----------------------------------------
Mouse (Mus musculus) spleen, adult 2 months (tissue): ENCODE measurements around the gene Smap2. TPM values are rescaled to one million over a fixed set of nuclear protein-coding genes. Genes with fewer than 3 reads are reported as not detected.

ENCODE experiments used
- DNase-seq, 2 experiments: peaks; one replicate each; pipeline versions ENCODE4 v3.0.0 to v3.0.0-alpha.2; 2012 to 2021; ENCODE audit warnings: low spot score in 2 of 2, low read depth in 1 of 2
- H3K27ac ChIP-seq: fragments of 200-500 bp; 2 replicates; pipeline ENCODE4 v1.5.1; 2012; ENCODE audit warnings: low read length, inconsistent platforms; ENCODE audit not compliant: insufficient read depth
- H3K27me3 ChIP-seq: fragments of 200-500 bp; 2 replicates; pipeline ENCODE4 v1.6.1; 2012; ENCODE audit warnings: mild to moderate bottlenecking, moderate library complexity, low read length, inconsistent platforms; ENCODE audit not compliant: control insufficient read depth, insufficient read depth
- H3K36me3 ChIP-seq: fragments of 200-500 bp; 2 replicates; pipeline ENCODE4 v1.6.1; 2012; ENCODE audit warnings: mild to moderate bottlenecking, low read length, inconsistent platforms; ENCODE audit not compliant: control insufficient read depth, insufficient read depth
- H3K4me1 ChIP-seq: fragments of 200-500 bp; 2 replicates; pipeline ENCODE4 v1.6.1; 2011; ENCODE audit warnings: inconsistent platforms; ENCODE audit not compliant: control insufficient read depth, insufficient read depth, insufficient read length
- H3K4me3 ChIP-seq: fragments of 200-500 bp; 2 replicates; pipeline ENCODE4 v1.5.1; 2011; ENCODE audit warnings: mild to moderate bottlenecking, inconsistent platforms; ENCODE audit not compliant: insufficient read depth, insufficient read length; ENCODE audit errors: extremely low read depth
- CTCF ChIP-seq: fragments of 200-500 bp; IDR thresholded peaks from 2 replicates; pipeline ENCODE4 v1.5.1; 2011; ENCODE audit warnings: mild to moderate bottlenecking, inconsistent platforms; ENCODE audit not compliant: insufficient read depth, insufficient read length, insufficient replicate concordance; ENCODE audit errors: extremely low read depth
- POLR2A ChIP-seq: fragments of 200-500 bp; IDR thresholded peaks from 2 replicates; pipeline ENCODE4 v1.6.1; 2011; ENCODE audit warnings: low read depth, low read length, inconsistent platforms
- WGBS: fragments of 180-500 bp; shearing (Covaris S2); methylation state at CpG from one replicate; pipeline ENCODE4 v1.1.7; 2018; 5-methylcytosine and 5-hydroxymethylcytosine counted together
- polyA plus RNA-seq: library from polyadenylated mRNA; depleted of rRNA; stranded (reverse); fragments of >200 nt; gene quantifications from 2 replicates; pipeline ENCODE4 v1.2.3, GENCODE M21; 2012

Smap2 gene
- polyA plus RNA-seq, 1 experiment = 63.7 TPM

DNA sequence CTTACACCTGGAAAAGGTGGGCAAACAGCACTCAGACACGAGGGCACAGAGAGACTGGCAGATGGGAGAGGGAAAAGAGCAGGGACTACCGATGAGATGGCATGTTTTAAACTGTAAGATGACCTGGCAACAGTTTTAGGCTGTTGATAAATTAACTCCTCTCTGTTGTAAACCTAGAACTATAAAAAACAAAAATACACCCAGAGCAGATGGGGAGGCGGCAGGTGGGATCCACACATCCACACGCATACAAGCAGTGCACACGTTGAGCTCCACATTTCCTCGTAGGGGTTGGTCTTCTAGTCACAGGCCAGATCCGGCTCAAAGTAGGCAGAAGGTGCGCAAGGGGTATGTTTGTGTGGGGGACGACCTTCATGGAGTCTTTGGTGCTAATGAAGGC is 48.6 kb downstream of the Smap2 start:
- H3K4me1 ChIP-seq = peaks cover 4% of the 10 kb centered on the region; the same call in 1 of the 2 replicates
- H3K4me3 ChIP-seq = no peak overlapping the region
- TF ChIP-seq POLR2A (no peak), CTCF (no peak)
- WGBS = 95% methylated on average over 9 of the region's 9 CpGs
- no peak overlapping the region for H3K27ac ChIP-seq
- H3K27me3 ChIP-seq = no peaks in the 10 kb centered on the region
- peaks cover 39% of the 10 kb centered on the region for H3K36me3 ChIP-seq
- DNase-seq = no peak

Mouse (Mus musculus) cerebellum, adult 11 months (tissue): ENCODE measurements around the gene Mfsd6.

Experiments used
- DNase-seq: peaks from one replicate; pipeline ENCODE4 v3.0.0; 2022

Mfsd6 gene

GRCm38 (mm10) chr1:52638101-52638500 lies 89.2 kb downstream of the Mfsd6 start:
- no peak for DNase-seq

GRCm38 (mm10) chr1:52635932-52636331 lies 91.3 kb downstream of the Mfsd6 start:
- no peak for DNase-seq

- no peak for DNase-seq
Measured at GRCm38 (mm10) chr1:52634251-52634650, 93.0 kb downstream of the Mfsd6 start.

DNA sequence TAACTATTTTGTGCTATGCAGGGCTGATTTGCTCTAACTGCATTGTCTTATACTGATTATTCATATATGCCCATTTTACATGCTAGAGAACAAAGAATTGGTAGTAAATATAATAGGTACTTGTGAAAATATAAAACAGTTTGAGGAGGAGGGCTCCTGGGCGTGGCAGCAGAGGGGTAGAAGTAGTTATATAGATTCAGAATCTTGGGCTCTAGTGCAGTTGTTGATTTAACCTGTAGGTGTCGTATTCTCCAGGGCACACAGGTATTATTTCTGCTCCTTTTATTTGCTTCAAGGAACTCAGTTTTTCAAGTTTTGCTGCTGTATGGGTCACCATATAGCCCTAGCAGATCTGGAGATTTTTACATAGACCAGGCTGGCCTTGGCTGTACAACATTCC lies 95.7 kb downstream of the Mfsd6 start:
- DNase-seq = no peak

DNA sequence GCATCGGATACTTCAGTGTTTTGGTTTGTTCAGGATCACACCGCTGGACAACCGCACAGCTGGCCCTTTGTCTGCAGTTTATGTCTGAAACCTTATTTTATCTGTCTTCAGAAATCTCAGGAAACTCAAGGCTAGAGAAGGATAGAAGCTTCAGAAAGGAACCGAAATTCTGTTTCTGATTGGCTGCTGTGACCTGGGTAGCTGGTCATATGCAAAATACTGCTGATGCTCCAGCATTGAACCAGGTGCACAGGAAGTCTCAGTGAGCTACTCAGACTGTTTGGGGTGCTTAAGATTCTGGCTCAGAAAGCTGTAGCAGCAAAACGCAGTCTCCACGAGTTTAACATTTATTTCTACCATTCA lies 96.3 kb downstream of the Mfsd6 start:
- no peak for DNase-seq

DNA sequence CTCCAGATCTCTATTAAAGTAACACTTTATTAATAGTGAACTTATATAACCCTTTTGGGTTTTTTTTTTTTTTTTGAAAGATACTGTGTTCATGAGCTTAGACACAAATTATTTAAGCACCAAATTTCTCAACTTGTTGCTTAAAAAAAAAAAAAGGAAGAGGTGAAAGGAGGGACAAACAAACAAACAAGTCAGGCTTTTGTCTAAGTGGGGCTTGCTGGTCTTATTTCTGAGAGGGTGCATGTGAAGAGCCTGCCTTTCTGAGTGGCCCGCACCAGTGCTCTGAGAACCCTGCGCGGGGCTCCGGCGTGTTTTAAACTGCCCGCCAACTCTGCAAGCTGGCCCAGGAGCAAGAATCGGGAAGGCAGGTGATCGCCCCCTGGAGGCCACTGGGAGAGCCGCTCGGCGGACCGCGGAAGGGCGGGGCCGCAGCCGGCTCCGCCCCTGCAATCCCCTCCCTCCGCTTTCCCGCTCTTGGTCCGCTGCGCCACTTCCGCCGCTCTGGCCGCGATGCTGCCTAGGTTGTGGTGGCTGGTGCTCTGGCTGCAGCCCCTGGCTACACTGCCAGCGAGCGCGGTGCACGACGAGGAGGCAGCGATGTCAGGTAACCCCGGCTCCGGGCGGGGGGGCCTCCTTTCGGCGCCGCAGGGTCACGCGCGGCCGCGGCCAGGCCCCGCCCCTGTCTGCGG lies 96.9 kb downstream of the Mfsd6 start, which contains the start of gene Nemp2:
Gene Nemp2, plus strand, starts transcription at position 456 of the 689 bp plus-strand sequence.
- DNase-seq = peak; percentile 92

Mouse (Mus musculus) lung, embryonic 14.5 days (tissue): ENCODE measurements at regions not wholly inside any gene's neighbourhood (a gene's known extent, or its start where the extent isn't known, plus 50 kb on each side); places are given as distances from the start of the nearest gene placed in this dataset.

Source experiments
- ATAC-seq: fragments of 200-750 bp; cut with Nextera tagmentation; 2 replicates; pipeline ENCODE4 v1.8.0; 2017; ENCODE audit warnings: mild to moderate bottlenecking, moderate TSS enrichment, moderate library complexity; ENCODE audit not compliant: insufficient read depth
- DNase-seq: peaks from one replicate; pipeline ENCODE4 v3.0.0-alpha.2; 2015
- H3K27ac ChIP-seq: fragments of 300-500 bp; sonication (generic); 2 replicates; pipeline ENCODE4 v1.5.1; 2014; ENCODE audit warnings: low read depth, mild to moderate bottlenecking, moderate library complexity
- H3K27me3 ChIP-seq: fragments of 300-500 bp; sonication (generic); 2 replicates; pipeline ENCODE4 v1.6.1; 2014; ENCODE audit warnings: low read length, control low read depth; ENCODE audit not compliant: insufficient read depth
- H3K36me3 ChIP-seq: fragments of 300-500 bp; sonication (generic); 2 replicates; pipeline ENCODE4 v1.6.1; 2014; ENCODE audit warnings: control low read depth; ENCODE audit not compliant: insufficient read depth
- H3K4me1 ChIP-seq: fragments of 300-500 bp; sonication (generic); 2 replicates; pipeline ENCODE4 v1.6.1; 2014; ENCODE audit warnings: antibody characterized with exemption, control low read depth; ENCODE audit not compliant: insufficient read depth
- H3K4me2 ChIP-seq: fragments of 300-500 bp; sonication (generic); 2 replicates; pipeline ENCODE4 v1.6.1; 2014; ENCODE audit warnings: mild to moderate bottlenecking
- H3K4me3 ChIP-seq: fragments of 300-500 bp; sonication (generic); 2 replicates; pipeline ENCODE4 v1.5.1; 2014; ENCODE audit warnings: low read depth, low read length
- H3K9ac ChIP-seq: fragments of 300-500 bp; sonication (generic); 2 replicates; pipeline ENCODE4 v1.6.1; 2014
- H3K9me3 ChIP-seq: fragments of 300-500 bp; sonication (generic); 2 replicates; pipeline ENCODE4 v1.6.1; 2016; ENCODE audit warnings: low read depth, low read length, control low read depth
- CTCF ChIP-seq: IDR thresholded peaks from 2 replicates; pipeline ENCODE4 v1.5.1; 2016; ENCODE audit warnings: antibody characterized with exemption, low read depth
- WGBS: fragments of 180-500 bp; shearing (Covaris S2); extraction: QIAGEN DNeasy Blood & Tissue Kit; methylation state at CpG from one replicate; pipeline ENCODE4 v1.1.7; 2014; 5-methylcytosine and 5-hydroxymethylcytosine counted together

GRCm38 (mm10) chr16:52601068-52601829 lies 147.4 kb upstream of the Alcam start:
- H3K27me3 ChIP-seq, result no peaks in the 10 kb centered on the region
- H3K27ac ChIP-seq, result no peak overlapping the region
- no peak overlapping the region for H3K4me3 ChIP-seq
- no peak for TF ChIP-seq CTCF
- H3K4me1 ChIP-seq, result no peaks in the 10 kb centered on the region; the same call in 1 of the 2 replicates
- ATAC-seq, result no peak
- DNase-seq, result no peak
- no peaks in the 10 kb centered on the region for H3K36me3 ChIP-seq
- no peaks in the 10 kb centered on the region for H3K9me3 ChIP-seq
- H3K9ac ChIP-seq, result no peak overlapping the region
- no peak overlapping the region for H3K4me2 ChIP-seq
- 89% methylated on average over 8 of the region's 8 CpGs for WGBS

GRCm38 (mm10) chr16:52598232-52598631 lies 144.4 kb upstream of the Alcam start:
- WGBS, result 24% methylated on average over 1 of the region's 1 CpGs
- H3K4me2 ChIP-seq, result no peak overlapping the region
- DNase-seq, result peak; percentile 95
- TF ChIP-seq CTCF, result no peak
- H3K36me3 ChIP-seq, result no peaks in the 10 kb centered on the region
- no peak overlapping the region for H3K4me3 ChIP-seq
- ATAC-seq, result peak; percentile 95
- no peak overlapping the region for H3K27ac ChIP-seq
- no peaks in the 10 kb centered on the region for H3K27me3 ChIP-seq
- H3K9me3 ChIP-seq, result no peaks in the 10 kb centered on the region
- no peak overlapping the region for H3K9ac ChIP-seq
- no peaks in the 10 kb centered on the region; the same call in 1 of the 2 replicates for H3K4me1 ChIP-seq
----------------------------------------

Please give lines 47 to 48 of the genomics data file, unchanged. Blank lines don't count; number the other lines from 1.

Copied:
- H3K36me3 ChIP-seq: fragments of 300-500 bp; sonication (generic); 2 replicates; pipeline ENCODE4 v1.6.1; 2014; ENCODE audit warnings: control low read depth; ENCODE audit not compliant: insufficient read depth
- H3K4me1 ChIP-seq: fragments of 300-500 bp; sonication (generic); 2 replicates; pipeline ENCODE4 v1.6.1; 2014; ENCODE audit warnings: antibody characterized with exemption, control low read depth; ENCODE audit not compliant: insufficient read depth